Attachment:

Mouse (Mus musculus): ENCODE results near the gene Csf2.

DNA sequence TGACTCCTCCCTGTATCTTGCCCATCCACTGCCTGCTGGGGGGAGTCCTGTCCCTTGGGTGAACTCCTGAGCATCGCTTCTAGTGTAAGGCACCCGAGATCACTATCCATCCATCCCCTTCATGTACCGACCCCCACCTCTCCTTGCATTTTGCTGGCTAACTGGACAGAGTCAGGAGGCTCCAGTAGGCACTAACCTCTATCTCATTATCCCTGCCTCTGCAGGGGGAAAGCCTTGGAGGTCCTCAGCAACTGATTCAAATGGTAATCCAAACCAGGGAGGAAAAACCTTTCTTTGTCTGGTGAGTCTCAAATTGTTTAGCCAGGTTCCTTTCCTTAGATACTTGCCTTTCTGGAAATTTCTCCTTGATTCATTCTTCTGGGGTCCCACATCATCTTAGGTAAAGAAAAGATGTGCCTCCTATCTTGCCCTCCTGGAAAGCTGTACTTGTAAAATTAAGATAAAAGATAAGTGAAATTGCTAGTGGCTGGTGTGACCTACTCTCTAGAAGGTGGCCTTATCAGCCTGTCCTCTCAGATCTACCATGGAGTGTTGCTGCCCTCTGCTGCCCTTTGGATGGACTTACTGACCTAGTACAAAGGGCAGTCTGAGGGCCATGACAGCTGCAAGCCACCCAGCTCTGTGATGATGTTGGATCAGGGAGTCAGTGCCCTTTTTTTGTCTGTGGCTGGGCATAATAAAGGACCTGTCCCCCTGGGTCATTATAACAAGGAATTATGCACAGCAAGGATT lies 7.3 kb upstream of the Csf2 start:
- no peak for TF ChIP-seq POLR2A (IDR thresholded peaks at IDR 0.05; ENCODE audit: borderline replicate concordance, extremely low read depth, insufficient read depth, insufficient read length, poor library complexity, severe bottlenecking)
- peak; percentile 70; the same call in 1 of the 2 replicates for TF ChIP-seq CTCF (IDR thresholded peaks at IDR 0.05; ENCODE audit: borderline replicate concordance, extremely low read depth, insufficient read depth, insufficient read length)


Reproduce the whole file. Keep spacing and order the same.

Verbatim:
Mouse (Mus musculus): ENCODE results near the gene Csf2.

DNA sequence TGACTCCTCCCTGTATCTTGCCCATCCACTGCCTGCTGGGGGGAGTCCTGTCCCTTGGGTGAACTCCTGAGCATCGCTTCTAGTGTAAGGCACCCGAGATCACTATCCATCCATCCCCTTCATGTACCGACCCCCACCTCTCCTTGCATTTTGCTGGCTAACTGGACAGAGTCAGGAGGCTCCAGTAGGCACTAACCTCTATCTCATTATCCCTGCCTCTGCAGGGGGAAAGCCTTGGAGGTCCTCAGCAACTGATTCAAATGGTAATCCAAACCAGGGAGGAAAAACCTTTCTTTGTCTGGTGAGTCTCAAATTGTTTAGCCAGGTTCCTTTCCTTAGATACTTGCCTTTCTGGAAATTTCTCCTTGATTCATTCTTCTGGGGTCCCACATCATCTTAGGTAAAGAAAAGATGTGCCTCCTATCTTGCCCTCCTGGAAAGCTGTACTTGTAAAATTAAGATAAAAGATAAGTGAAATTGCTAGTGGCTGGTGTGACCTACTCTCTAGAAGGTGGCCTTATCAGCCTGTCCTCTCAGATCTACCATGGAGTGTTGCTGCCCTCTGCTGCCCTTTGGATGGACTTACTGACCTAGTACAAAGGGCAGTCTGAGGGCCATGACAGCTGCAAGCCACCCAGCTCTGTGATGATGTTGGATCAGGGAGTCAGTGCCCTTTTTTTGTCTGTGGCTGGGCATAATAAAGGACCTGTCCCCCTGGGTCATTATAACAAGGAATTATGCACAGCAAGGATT lies 7.3 kb upstream of the Csf2 start:
- no peak for TF ChIP-seq POLR2A (IDR thresholded peaks at IDR 0.05; ENCODE audit: borderline replicate concordance, extremely low read depth, insufficient read depth, insufficient read length, poor library complexity, severe bottlenecking)
- peak; percentile 70; the same call in 1 of the 2 replicates for TF ChIP-seq CTCF (IDR thresholded peaks at IDR 0.05; ENCODE audit: borderline replicate concordance, extremely low read depth, insufficient read depth, insufficient read length)